No more than three people should be in the elevator at a time. Those who are able should use the stairs whenever possible. While using an elevator, you are required to wear a facemask or face covering and avoid touching the elevator buttons with your exposed hand/fingers, if possible. Wash your hands thoroughly after or use hand sanitizer that contains at least 60% alcohol to reduce the potential transmission of the virus.


Convening in groups increases the risk of transmitting the virus. Where feasible, meetings should be held in whole or part using a virtual meeting program such as Zoom, Microsoft Teams, WebEx or by telephone.

In-person meetings are limited to 10 individuals and all attendees should maintain 6 feet of separation. Departments should remove or rearrange chairs and tables or add visual cue marks in meeting rooms to support social distancing practices between attendees. All attendees are required to wear a facemask or face covering while sharing space in a common room.

While on campus, you are encouraged to communicate with fellow students, faculty and advisers as needed by email, telephone, Zoom, Microsoft Teams, Jabber or other available technology rather than meeting face- to-face.


Before and after eating, you should wash your hands thoroughly to reduce the potential transmission of the virus.

If dining on campus, you should wear a facemask or face covering until you are ready to eat, and then, replace it after eating. On-campus dining will have markings to ensure there is at least 6 feet of distance between each customer. Some seating areas have been removed to ensure social distancing. When possible, students are encouraged to enjoy their meals outside, where social distancing is easier and air quality is better.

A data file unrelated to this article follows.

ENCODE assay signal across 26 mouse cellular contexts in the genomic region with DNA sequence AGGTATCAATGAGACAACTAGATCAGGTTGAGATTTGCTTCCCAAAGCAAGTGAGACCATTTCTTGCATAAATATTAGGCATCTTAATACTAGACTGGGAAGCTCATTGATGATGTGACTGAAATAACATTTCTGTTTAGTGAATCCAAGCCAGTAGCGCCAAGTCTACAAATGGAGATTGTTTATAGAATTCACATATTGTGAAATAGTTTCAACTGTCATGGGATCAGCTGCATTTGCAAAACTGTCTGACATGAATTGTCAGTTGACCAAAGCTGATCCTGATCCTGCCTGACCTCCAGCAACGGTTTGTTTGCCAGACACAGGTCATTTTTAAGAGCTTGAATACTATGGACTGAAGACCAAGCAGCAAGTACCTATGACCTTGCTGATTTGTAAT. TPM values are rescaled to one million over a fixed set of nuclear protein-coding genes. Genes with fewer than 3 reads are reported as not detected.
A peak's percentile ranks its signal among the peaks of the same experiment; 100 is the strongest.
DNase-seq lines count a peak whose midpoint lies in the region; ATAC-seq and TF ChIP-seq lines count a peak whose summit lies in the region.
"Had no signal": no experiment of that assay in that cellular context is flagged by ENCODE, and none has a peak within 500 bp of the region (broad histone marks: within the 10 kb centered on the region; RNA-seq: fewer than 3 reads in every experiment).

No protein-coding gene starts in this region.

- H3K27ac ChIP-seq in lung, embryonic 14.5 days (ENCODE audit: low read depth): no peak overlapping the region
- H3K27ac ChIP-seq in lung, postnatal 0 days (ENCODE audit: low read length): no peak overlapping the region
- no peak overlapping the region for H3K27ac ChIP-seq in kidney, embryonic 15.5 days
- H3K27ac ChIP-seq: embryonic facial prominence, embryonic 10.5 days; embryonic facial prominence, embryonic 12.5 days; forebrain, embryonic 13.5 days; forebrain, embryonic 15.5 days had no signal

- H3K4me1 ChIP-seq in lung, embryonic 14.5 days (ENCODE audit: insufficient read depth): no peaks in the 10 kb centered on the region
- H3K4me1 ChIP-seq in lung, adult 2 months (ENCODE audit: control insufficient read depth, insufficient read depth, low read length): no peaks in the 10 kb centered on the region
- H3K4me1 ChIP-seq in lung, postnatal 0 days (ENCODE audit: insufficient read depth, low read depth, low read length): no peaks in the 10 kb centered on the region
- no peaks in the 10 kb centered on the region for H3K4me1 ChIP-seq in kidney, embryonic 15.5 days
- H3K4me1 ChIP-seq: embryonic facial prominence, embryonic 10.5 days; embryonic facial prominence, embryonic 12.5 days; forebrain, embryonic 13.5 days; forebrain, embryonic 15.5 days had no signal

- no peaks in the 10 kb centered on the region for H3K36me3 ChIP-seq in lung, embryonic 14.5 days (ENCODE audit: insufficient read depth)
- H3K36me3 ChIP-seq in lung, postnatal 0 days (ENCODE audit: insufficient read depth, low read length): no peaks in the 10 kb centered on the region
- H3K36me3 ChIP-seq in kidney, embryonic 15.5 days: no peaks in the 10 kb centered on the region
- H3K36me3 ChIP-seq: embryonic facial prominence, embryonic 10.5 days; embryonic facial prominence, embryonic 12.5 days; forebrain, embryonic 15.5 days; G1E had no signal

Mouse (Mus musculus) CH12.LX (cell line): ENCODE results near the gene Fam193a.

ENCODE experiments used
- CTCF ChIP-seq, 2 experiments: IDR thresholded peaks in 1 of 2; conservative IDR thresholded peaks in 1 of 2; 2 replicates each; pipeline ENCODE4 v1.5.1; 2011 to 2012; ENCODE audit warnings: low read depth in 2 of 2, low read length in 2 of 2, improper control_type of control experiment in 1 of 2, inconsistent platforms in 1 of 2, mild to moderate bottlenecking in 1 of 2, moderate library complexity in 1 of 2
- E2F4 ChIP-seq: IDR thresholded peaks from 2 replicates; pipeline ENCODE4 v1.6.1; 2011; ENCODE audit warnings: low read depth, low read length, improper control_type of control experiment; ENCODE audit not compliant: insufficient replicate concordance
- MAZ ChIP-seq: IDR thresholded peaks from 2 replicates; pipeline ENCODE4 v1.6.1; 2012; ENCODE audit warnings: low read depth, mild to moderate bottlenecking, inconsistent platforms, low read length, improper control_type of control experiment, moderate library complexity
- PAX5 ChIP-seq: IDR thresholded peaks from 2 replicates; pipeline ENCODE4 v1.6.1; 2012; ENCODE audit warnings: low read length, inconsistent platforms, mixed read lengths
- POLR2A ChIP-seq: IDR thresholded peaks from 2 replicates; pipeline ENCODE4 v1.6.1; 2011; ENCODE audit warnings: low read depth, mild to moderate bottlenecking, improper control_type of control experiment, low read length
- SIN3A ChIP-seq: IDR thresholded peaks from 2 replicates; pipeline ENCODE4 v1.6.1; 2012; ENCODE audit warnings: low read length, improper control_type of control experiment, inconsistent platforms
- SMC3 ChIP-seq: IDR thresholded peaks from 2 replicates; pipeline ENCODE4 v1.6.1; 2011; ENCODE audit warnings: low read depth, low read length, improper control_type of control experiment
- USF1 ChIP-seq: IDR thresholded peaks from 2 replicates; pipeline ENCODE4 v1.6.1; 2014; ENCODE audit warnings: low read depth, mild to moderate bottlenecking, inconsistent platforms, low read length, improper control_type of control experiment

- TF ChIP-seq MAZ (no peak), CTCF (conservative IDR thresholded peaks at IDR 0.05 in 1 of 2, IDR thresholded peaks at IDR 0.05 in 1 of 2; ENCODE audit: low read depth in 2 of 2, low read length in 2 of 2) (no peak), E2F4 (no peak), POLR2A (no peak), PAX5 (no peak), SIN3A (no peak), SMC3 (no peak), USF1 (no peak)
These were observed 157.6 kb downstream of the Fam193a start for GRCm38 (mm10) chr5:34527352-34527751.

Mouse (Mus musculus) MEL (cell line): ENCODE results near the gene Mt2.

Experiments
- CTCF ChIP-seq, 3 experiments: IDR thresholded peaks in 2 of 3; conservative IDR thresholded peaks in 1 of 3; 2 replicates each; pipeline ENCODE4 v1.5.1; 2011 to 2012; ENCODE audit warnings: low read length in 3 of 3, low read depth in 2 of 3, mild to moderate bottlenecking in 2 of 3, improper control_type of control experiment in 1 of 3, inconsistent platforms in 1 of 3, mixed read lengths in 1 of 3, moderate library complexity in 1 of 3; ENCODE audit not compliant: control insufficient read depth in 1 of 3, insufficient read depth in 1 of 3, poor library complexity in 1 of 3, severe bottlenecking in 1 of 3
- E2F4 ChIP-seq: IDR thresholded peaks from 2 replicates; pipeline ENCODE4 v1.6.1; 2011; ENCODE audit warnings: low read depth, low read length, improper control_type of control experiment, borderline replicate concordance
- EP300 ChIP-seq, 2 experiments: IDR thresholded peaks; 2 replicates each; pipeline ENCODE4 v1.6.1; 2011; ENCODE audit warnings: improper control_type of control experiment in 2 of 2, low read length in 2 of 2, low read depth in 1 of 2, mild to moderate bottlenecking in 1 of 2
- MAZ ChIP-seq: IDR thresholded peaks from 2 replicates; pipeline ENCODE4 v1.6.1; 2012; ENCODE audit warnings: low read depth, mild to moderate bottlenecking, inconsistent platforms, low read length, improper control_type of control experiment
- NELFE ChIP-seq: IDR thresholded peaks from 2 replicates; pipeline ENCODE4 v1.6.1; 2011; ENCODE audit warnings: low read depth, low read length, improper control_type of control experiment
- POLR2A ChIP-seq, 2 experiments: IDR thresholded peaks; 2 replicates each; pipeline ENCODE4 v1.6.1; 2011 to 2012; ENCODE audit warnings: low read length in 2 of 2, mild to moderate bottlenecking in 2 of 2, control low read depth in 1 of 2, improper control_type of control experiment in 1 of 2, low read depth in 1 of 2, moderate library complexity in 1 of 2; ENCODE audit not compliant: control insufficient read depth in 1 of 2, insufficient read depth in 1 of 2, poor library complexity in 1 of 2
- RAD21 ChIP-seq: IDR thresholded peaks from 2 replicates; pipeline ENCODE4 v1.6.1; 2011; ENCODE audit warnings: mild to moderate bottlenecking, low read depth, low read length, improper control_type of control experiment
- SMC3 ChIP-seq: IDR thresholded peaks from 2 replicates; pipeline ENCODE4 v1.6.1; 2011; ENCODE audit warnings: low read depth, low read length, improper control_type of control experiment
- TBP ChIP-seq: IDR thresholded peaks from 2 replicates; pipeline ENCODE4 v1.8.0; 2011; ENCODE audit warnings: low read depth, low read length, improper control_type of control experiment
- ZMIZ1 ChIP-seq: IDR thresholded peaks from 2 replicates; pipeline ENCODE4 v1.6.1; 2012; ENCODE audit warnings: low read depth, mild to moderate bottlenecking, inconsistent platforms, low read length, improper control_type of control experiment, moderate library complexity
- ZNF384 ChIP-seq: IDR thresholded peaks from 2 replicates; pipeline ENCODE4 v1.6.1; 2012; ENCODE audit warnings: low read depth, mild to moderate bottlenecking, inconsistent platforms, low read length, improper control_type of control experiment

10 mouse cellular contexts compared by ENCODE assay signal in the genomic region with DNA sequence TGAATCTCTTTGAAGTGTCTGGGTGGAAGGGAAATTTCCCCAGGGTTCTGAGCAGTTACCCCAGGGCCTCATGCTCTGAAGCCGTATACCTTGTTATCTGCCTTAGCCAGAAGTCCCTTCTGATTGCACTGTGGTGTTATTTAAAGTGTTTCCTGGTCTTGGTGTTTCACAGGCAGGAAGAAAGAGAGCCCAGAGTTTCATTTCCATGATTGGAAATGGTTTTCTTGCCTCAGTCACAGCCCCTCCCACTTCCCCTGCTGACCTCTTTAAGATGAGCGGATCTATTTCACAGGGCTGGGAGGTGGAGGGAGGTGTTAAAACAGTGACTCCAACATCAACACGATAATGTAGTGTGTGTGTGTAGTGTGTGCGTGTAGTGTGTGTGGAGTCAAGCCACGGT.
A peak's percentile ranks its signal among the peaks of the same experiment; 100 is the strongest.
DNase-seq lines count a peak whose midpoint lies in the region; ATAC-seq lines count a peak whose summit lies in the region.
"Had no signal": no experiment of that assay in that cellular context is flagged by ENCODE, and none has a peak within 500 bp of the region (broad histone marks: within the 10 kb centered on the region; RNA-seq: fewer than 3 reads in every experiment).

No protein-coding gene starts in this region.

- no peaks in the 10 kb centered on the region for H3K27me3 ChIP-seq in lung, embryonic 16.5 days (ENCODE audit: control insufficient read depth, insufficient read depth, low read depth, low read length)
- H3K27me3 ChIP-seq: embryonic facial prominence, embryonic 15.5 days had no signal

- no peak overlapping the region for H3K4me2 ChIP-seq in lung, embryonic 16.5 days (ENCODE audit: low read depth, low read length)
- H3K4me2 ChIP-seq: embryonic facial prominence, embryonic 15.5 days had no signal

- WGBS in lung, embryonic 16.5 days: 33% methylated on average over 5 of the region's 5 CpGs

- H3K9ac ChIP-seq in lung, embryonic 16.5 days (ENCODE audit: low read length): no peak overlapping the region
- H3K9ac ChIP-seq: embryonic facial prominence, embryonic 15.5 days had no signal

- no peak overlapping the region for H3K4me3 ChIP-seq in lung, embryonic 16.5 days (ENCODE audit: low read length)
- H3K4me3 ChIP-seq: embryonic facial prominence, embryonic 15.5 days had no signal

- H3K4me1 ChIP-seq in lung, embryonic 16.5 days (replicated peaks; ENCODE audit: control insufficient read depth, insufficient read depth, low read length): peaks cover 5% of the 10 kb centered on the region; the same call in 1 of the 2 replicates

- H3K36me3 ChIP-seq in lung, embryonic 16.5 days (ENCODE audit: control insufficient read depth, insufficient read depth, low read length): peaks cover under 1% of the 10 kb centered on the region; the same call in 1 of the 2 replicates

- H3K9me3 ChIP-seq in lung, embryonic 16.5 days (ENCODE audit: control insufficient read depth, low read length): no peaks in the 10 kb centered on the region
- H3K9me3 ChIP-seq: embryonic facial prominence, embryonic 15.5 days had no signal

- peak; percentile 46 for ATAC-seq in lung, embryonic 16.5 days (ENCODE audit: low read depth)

Student researchers performing non-hazardous and/or dry work should, whenever possible, perform such work in their individual workspace. Student researchers conducting work with hazardous or bio-hazardous material or who are conducting work on animals should follow social distancing guidelines.

Signage and Posters

Building occupants are expected to follow signage about social distancing throughout University buildings, doors, restrooms, etc. Only University approved signs and posters can be placed around campus. If a common area used by students has identified a need for signage that is not already established, please let your student organization adviser know.

All University entrances will have the below notice posted:

Covid-19 Entering Facility Poster